I have made the above model. You can experiment by adding or removing various layer.
Train the model
We are using ImageGenerators which will pick the images from directories as needed by our model. Let’s start by making our ImageDataGenetators for training and testing dataset.
TRAINING_DIR = "/tmp/cats-v-dogs/training/" train_datagen = ImageDataGenerator(rescale=1.0/255.) train_generator = train_datagen.flow_from_directory(TRAINING_DIR, batch_size=100, class_mode='binary', target_size=(150, 150)) VALIDATION_DIR = "/tmp/cats-v-dogs/testing/" validation_datagen = ImageDataGenerator(rescale=1.0/255.) validation_generator = validation_datagen.flow_from_directory(VALIDATION_DIR, batch_size=100, class_mode='binary', target_size=(150, 150)) # Expected Output: # Found 22498 images belonging to 2 classes. # Found 2500 images belonging to 2 classes.
Now that we have created the genertors we can use them to train our model.
# Note that this may take some time. model.fit_generator(train_generator, epochs=50, verbose=1, validation_data=validation_generator)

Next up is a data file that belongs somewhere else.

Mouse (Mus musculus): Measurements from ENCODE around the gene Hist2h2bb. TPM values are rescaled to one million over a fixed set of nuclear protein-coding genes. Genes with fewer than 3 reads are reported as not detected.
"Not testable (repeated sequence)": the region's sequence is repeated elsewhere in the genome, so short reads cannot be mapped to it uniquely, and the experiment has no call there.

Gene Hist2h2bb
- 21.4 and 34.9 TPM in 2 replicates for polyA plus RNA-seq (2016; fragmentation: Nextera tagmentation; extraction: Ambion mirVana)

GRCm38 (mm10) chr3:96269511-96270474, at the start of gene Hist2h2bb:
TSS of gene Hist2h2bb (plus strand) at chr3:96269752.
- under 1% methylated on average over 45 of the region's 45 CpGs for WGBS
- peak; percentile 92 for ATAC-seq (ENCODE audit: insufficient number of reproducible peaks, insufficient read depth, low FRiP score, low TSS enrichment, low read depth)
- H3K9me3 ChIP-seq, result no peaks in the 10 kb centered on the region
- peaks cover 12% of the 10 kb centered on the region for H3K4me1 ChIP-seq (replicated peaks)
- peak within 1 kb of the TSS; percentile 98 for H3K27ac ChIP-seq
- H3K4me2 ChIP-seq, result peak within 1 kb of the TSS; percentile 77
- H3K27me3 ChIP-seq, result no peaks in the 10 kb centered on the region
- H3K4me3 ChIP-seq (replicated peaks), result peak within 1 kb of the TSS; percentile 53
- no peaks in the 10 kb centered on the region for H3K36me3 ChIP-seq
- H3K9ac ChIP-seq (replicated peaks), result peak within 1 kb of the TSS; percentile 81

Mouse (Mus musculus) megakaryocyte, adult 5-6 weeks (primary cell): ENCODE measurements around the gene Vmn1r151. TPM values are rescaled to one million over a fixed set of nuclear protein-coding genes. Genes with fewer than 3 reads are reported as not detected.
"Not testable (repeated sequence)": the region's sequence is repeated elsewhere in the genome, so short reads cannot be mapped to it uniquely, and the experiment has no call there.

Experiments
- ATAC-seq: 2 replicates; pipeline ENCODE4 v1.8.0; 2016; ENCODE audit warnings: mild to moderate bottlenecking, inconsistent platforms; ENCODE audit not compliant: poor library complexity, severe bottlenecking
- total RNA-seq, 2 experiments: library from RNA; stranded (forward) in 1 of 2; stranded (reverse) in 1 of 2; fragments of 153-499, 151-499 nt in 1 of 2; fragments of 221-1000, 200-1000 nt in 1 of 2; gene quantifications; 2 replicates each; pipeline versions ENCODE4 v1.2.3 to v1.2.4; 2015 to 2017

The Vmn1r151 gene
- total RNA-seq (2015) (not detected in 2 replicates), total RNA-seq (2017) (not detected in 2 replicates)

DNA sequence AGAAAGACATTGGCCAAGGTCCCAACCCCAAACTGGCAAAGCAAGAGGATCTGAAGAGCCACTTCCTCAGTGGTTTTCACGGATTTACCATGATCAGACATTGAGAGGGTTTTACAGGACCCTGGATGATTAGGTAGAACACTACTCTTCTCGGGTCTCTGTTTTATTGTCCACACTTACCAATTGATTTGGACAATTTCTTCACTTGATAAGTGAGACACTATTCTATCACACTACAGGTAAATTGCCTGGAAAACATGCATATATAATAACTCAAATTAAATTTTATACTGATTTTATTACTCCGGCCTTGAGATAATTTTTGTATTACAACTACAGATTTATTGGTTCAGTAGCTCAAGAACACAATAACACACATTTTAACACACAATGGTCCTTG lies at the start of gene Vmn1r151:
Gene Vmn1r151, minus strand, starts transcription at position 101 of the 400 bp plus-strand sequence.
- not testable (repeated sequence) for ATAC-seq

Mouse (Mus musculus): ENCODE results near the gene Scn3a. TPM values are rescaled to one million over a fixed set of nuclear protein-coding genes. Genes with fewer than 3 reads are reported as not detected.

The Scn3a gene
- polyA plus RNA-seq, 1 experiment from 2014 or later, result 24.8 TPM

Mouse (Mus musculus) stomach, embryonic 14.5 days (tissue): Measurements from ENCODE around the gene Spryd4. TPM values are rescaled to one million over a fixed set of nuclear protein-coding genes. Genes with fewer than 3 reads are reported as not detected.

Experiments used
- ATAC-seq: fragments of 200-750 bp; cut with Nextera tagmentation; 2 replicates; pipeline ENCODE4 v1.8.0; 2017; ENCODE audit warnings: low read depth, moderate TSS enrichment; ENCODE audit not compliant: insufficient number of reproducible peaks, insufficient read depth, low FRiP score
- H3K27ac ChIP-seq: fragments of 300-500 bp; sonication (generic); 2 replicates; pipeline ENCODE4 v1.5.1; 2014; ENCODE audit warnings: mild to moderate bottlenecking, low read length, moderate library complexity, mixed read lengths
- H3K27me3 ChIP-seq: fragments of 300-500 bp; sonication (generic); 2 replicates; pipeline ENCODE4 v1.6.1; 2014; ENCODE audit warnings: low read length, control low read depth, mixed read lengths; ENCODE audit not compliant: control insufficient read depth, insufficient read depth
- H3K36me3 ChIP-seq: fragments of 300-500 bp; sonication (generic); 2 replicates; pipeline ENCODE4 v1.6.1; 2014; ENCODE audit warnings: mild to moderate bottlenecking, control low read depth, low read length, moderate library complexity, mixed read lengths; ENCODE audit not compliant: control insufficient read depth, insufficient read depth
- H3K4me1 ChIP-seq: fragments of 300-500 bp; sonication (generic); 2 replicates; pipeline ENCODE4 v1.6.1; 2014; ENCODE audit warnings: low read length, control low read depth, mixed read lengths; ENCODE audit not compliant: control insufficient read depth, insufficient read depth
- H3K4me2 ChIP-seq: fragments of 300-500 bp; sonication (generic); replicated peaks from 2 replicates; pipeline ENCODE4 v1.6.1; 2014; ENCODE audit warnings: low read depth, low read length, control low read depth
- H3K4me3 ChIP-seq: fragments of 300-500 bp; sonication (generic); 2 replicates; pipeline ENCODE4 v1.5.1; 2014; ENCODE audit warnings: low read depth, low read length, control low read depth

Now we have trained our model lets check it on an image.
from keras.preprocessing import image # predicting images path = 'content/test.jpg' img = image.load_img(path, target_size=(150, 150)) x = image.img_to_array(img) x = np.expand_dims(x, axis=0) images = np.vstack([x]) classes = model.predict(images, batch_size=10) print(classes) if classes>0.5: print(fn + " is a dog") else: print(fn + " is a cat")
This codeblock will help you to check if the image has a dog or a cat.
In this post, we saw how can we use Convolutional Neural Networks to predict cats and dogs. Also, we learned how can we use image generators provide by Keras. We learned how we can handle large datasets without destroying our memory. We can use these concepts in transfer learning as well (maybe a future post). If you liked this you might also like PUBG – predicting win percentage and Emotion prediction.